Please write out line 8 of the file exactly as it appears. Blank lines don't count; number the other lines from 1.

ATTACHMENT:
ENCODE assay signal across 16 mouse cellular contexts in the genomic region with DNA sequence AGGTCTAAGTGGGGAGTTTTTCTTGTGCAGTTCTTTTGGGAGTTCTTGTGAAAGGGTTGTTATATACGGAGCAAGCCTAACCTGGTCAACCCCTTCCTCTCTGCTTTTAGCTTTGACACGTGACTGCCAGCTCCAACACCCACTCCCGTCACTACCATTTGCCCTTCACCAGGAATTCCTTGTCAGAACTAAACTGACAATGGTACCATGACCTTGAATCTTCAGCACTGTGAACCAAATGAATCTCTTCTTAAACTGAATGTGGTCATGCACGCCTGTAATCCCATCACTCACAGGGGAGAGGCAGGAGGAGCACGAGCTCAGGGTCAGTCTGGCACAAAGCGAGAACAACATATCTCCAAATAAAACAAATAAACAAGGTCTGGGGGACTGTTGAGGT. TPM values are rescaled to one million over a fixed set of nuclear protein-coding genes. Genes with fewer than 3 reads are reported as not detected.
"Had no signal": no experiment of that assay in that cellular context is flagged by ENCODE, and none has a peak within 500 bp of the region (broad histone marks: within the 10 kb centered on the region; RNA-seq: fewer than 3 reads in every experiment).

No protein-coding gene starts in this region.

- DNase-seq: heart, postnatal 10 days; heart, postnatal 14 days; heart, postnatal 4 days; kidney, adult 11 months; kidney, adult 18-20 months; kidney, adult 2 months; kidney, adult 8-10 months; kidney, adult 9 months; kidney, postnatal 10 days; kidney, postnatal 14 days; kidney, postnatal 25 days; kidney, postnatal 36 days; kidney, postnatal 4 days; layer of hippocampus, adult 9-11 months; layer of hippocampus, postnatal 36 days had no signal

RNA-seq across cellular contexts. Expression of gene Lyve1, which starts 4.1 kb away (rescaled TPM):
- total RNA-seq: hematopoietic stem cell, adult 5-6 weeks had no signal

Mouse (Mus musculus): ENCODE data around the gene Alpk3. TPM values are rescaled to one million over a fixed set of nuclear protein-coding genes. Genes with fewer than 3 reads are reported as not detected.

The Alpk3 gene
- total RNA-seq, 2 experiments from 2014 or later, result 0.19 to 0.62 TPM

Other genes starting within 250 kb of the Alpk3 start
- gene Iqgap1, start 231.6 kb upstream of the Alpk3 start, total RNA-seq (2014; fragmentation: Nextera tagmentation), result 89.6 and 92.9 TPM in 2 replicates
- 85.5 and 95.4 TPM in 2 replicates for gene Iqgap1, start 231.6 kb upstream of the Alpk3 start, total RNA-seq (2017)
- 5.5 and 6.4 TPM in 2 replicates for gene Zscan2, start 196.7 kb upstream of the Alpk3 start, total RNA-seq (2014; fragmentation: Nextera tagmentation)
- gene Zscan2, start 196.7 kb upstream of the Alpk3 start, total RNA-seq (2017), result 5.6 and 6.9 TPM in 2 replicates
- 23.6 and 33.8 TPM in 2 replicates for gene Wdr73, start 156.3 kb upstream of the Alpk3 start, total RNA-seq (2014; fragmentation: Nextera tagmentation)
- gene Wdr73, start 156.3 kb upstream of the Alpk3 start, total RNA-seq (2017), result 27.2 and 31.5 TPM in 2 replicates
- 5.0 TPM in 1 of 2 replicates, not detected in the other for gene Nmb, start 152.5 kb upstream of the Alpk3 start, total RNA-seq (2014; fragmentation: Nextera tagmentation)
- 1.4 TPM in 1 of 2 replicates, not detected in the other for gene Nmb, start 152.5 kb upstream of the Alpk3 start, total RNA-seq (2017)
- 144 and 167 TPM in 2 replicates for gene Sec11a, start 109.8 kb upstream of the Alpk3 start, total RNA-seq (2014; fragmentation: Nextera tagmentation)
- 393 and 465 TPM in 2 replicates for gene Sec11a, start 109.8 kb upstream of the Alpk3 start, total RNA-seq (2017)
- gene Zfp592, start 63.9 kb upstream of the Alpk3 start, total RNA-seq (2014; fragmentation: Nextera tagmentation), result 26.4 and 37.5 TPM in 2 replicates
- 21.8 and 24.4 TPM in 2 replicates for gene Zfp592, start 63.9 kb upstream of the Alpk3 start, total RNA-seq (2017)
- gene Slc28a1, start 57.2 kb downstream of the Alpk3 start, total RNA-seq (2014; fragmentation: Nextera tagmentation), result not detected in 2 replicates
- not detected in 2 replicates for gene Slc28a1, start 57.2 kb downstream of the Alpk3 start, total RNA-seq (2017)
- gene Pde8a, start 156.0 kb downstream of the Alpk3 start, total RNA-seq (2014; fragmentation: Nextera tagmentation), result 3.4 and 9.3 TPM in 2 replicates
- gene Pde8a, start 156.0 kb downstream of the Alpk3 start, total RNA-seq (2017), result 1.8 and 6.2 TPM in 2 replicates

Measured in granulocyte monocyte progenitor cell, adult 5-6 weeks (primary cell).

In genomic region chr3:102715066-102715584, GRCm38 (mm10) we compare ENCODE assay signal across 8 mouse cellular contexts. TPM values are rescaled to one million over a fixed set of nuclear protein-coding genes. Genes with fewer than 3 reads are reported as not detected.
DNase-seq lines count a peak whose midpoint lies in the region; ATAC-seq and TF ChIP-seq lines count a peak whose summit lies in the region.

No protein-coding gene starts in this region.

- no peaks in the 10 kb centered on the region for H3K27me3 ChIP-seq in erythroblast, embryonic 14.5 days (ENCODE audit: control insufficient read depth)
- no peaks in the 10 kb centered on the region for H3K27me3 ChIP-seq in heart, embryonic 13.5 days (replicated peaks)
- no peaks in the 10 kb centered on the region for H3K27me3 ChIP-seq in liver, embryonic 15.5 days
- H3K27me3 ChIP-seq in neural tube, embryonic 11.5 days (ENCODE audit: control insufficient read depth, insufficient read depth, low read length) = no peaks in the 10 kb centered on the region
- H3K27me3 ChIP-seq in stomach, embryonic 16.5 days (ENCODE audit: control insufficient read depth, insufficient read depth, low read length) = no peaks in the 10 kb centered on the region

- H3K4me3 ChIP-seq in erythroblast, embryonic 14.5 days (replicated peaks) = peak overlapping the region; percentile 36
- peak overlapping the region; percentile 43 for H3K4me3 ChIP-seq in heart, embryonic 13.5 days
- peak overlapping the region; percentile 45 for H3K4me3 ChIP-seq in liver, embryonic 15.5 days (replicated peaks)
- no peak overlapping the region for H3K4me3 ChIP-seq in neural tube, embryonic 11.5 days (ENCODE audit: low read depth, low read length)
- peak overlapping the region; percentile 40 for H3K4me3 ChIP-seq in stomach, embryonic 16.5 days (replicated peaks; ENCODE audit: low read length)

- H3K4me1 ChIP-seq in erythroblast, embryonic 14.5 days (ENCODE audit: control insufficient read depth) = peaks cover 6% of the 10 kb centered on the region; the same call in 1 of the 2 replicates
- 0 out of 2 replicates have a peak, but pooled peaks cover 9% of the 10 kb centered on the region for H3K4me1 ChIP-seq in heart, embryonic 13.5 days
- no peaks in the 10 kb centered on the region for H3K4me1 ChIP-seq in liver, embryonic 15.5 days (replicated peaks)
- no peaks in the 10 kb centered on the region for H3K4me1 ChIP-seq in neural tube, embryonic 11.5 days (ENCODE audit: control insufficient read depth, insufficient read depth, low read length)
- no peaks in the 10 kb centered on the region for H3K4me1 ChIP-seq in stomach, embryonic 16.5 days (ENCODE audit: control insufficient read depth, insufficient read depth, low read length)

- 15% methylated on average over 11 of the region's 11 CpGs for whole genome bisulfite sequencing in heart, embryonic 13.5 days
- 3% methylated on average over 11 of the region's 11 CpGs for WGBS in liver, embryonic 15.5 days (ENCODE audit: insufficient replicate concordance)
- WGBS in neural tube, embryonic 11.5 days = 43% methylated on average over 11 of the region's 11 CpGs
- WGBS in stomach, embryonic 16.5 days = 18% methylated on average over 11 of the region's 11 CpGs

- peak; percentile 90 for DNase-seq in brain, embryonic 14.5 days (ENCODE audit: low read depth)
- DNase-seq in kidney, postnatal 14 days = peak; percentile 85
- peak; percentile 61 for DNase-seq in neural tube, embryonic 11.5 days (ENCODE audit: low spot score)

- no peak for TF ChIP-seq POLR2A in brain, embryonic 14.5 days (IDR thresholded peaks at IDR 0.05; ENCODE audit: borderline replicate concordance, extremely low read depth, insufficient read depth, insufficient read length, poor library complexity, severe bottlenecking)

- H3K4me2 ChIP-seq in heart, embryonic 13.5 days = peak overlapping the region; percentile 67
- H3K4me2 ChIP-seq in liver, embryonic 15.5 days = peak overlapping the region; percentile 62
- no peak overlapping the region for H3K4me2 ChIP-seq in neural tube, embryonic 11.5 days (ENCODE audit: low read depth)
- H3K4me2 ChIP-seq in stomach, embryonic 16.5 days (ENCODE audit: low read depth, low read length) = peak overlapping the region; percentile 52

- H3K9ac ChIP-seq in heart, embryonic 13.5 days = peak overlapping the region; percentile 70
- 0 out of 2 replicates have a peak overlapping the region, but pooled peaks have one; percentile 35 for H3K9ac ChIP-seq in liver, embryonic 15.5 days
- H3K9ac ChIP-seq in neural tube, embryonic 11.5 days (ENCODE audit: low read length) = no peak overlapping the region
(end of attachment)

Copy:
The Alpk3 gene